With the exception of the cold winter months, she had been coming to this loch almost every week for nearly a year and not once had she seen anyone or even anything in the area that hinted someone had visited during her absence. The loch's guaranteed solitude was the main reason Adanel came. Constantly surrounded by the noise and stink of grungy dock workers, harbor men, licentious seamen, and overconfident want-to-be soldiers, she needed a weekly reprieve, and this secluded spot gave her the strength to endure another six more days. And while she coveted the peace and privacy the loch typically provided, this Highlander was a feast for any woman's eyes and Adanel was going to enjoy every second of looking at him before he disappeared.

After filling the bag, the soldier put back his waterskin and then, instead of remounting, he closed his eyes and took in a deep breath and held it. His chest expanded and Adanel had the urge to run her fingers across every bulge, from his arms, to his chest, to what she had no doubt were perfect abs, and then on to what was under his tartan. Crinkling her brow, Adanel studied the dark plaid of greens and blues that was accented with bright colors of gold, red, and burgundy.

"Mo chreach," she grumbled under her breath. The soldier was a McTiernay. She should not be surprised; after all she 'was' on McTiernay lands...though just barely. However, multiple nomadic families had made these hills their home and only a handful called themselves McTiernays.

A few years back, the majority of the locals who had been left clanless after years of fighting the English had banded together under McTiernay rule. Most had left this area to live closer to the protection of the closest McTiernay castle, Fàire Creachann, nestled on the edge of Loch Torridon. A few, however, had pledged their allegiance to the McTiernays, who had elected to continue making their living among these hills. Then there was the small handful who had outright declined to move or live under anyone's rule, which included the McTiernays'. The area was technically McTiernay land, but as long as they created no harm, the powerful clan's laird had let them be. Such generosity would not be extended to her. She was a Mackbaythe, the McTiernays' northern neighbor and enemy.

Her father had made his disgust clear when Cole McTiernay had been named laird of the area. Having lived his entire life in the region and already a laird, he thought he should have been the one to be placed in charge. Rumor was that he had not even been considered or even invited to the talks. As a result, her father had made sure only animosity was shared between their two clans. The last thing she needed was to get caught swimming in the nude on McTiernay lands.

Adanel did not fear the McTiernay soldier; she feared her father. Just the thought of what he might do made her cringe—especially if this Highlander saw her and got the notion to take her back himself. Devoid of any emotion that may have been perceived as kind, her father controlled everything of his with a ruthless, maniacal fist, and her younger brother Eògan longed to prove he was just like him.

It's time, saighdear, Adanel silently urged with a sigh. Get back on your horse and go back to wherever you came from. Forget this small slice of heaven. I need it far more than you.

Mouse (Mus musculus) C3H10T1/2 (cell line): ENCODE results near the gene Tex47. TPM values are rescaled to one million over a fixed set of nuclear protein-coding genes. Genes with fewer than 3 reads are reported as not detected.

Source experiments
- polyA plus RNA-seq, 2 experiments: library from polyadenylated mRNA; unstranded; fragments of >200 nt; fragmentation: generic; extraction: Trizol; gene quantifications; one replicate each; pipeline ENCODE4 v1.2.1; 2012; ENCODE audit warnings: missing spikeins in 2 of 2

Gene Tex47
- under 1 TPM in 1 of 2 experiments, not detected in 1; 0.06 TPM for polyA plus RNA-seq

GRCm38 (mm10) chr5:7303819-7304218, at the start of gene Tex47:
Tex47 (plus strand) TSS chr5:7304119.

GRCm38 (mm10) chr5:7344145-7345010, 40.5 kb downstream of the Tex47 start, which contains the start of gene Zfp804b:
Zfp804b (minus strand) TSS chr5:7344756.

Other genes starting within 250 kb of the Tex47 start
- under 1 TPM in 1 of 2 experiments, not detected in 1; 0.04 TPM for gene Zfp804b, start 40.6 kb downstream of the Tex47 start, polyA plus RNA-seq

Adanel had discovered the rocky path to the loch a little over a year ago during one of her weekly rides. The escape it afforded was only temporary, but she had grown to need these few hours away from her father and his enjoyment of the misery he liked to create on those around him.

Faden, her uncle and primary guard, had been quite agitated the day they had crossed onto McTiernay lands, but Adanel had felt compelled to ride as hard as she could and had not cared about borders and the potential acrimony her presence could cause. She had just needed to feel free from the confines of her life for a little and the lands belonging to her clan were too small to provide that sense of freedom. Besides, practically no one lived out this way. The northern side of the Torridon hills were cold, rocky, impossible to farm, and provided little grass for cattle to graze on. One needed to seek the valleys to find anyone.

She had been about to turn around and heed Faden's demands that they return back to Mackbaythe lands when a spear of sunlight from the ever-present clouds lit up the entrance to a partially hidden, narrow, rocky path. Adanel had decided God was beckoning her to see what mysteries He had created. Faden had disagreed, and Adanel had almost let him persuade her to leave for she had long learned to suppress any inquisitive thoughts or feelings due to fear of what her father might do if she learned or saw something she oughtn't. But something pressed her to shed her inhibitions and cave to her buried curious spirit.

The path was far too narrow and steep for a horse, so she had climbed. Though not a difficult ascent, it had been farther than she had anticipated, causing Faden to have grumbled ceaselessly. But when she had seen the pristine loch reflecting the clouds in the blue sky, she had been so glad to have persisted in the climb. Adanel felt as if she had found a little piece of heaven God had carved out just for her. Every fiber of her being had wanted to shed her clothes, jump into the waters, and enjoy the tranquility, even if only for a little while.
...

Join the Library's Online Book Clubs and start receiving chapters from popular books in your daily email. Every day, Monday through Friday, we'll send you a portion of a book that takes only five minutes to read. Each Monday we begin a new book and by Friday you will have the chance to read 2 or 3 chapters, enough to know if it's a book you want to finish. You can read a wide variety of books including fiction, nonfiction, romance, business, teen and mystery books. Just give us your email address and five minutes a day, and we'll give you an exciting world of reading.

What our readers think...